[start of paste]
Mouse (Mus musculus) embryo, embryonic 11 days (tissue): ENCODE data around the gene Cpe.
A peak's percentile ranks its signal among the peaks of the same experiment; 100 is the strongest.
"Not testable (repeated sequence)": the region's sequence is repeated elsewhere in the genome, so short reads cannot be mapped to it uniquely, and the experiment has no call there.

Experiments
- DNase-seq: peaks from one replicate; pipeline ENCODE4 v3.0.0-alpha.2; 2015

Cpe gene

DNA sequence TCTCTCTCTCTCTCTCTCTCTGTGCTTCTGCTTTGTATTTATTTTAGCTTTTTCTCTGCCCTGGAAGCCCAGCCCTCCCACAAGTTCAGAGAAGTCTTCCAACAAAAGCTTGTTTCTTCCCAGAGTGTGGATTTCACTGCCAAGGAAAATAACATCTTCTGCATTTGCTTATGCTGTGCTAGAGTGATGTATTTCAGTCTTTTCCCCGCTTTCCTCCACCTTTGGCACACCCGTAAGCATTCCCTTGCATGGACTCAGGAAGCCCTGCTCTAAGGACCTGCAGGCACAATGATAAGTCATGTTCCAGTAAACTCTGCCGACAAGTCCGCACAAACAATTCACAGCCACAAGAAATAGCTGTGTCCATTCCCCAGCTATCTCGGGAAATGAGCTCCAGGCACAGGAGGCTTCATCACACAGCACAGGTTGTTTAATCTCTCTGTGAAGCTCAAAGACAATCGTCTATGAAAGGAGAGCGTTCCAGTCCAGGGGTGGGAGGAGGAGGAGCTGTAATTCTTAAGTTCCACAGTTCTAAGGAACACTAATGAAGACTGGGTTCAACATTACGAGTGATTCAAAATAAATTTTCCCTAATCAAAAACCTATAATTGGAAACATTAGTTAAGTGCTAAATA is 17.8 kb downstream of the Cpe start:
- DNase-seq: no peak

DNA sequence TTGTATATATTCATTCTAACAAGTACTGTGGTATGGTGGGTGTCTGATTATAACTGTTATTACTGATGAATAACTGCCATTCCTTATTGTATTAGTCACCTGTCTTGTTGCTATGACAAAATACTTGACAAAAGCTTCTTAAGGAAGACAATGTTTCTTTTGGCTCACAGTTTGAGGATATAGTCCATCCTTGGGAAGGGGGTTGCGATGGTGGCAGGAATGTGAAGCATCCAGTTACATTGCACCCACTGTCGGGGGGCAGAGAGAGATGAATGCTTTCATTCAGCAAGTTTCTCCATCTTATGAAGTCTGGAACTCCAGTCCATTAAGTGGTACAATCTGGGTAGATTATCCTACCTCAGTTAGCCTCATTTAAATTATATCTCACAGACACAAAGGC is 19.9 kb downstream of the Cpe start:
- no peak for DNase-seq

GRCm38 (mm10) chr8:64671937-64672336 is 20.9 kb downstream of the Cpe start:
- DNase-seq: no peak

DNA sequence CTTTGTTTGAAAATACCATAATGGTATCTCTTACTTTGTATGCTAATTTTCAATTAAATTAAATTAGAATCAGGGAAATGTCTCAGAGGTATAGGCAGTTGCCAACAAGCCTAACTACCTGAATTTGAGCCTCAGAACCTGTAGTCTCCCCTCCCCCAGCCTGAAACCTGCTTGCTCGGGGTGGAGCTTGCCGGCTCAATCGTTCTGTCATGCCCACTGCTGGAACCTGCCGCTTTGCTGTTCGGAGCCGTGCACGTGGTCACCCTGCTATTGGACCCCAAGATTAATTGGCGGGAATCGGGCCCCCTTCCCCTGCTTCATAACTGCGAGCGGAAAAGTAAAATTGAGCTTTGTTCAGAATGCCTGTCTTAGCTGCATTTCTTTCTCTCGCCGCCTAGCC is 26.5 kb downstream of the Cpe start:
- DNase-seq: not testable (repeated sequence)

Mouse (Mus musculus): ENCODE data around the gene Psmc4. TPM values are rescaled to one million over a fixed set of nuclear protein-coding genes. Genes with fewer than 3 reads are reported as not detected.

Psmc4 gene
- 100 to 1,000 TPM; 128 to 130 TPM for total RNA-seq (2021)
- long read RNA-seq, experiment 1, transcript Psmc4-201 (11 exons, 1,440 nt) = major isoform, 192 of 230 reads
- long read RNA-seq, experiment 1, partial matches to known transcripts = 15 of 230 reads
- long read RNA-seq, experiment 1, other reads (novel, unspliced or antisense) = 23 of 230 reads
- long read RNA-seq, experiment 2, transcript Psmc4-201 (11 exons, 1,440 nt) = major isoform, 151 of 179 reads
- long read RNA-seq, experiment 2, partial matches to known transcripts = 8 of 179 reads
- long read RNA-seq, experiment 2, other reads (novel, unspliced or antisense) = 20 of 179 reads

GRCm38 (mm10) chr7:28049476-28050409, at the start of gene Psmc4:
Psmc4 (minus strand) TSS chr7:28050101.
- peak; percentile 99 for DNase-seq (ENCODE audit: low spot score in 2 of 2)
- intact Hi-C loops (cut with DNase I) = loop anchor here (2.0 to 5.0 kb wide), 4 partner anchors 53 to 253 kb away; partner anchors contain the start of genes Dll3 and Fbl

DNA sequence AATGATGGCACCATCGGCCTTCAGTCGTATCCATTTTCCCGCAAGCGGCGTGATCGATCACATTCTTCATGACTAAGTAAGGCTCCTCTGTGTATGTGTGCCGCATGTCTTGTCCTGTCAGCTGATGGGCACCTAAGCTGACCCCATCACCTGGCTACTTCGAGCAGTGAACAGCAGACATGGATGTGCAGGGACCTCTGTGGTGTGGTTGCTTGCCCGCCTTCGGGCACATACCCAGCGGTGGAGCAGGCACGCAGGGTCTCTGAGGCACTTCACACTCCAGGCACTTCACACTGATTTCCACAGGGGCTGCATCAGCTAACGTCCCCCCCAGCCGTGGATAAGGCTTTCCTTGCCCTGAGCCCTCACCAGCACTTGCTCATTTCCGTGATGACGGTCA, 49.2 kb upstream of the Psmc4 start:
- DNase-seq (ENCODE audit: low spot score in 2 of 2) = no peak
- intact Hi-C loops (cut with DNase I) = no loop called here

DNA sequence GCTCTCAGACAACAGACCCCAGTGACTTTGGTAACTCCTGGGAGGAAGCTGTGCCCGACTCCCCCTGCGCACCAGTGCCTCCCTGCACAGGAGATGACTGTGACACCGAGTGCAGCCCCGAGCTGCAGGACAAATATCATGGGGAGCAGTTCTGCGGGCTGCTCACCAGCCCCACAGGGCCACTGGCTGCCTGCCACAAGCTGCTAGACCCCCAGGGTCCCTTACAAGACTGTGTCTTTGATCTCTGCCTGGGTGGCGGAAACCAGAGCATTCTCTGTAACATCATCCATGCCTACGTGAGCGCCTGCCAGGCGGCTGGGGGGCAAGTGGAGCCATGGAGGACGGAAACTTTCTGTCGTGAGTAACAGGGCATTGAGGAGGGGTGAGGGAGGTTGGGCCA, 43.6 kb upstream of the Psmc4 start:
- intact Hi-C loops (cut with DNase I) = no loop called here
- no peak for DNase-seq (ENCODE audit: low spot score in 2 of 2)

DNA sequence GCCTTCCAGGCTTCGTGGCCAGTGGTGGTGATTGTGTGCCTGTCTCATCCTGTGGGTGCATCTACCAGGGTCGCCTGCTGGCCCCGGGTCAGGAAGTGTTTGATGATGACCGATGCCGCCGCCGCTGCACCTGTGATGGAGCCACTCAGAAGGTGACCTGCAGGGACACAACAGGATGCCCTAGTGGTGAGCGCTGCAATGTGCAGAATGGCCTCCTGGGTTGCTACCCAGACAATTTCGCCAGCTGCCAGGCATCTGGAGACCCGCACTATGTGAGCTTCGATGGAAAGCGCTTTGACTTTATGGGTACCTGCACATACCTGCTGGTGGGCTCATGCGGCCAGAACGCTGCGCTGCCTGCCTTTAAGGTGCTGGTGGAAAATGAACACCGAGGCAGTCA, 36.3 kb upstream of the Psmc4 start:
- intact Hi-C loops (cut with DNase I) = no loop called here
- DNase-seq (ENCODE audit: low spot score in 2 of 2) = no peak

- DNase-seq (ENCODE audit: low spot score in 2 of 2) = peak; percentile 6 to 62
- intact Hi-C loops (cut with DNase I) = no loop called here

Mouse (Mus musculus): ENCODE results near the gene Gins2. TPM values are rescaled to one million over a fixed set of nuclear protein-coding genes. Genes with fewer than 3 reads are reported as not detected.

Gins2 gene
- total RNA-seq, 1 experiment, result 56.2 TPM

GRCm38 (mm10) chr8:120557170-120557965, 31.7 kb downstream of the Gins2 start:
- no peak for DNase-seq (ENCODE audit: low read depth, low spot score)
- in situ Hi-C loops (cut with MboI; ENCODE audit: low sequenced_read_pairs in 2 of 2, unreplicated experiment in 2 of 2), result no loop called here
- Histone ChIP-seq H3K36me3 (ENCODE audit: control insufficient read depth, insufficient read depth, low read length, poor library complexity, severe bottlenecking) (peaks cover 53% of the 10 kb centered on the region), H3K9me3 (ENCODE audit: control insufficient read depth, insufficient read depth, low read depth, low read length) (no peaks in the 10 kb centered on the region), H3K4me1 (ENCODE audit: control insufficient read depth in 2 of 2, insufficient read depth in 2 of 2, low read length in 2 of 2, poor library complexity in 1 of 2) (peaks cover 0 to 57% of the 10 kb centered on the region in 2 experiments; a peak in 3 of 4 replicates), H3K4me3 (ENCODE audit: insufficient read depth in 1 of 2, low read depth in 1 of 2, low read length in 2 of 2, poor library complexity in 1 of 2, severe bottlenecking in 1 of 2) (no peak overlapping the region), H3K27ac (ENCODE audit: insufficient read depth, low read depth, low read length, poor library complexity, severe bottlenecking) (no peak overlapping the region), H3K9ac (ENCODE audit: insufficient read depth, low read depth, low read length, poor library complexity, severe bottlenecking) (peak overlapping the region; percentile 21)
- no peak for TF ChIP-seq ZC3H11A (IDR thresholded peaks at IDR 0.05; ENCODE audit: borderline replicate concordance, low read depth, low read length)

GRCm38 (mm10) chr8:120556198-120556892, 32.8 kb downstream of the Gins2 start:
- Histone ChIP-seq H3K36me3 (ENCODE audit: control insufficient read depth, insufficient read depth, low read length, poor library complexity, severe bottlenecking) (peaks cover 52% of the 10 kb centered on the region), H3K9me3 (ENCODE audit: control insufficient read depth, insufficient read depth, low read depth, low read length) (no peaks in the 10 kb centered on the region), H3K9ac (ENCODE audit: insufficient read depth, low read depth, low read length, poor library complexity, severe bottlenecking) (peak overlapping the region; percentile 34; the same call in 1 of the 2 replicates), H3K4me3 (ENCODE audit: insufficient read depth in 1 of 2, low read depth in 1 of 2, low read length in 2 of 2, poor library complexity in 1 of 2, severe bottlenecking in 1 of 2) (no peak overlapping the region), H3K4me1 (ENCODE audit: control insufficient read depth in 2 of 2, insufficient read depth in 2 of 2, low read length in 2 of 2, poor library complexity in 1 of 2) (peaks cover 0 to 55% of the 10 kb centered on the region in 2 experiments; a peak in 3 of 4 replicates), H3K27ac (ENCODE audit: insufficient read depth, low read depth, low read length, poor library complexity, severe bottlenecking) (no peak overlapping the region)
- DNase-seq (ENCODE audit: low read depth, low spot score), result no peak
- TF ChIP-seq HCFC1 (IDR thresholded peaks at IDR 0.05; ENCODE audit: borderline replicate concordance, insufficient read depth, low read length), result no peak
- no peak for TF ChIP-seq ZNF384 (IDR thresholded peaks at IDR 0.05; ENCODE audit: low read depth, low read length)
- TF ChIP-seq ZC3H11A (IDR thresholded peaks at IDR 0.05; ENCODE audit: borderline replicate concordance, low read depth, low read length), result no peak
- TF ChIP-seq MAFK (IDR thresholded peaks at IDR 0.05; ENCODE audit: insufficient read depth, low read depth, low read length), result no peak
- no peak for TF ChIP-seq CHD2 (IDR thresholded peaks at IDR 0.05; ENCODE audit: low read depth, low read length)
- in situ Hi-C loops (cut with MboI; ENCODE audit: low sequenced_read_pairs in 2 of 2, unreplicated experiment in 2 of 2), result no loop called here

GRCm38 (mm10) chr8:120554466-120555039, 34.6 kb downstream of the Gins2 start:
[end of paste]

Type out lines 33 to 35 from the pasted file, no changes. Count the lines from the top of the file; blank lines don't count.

- no peak for DNase-seq (ENCODE audit: low spot score in 2 of 2)

DNA sequence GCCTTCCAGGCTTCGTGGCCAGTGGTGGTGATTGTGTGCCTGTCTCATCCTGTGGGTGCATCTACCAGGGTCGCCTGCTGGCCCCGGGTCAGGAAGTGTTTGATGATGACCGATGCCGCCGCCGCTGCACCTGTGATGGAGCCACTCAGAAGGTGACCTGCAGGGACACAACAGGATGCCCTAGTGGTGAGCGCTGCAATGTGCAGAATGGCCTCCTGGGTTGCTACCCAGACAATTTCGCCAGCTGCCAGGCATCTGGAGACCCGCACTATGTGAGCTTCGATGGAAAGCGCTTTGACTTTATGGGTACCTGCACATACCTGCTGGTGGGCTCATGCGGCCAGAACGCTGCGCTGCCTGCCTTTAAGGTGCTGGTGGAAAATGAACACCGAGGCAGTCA, 36.3 kb upstream of the Psmc4 start:
- intact Hi-C loops (cut with DNase I) = no loop called here